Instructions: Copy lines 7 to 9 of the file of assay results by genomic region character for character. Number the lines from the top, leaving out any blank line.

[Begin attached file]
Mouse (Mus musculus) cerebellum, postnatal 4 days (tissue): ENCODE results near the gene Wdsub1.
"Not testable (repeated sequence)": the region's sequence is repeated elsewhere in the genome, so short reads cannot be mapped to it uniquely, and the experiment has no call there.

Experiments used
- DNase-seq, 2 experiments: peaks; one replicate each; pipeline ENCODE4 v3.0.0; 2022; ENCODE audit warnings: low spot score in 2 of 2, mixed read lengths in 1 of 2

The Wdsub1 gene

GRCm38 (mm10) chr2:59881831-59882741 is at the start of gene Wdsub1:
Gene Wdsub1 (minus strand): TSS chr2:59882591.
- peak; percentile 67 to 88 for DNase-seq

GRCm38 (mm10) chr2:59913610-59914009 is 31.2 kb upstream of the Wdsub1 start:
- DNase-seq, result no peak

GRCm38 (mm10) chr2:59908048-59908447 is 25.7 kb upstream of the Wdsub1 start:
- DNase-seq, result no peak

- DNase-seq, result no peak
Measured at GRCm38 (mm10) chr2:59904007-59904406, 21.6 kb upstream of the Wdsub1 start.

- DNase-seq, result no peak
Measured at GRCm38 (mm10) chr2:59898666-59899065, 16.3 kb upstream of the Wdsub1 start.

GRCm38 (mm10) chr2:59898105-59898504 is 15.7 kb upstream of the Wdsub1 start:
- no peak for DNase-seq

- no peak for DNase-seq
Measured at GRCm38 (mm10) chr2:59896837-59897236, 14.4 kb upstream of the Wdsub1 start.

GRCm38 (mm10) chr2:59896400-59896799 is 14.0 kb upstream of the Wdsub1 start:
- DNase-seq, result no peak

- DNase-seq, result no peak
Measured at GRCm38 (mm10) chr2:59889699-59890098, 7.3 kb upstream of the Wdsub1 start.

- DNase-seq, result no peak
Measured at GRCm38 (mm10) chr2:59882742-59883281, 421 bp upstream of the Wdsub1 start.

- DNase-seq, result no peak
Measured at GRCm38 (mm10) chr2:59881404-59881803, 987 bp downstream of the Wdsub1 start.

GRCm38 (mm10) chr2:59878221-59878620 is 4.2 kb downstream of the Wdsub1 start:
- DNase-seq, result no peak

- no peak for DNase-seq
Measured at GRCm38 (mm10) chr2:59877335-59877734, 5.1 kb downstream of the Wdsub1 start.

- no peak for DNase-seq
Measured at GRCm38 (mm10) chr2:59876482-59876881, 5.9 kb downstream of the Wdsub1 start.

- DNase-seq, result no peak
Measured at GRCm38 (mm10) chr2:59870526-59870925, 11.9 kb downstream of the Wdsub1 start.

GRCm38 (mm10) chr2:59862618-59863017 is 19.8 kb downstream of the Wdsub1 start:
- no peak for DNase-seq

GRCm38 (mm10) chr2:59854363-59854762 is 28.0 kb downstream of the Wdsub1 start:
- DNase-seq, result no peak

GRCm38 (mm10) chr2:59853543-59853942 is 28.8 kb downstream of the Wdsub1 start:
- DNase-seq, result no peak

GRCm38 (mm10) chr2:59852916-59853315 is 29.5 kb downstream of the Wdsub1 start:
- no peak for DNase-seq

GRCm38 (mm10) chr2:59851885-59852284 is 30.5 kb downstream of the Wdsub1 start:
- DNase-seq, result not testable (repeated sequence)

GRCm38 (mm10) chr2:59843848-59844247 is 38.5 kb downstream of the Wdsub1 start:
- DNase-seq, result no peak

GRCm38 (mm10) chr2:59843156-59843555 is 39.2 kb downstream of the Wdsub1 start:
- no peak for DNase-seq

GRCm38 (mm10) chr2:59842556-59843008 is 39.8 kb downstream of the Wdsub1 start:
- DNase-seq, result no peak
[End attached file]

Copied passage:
Gene Wdsub1 (minus strand): TSS chr2:59882591.
- peak; percentile 67 to 88 for DNase-seq

GRCm38 (mm10) chr2:59913610-59914009 is 31.2 kb upstream of the Wdsub1 start: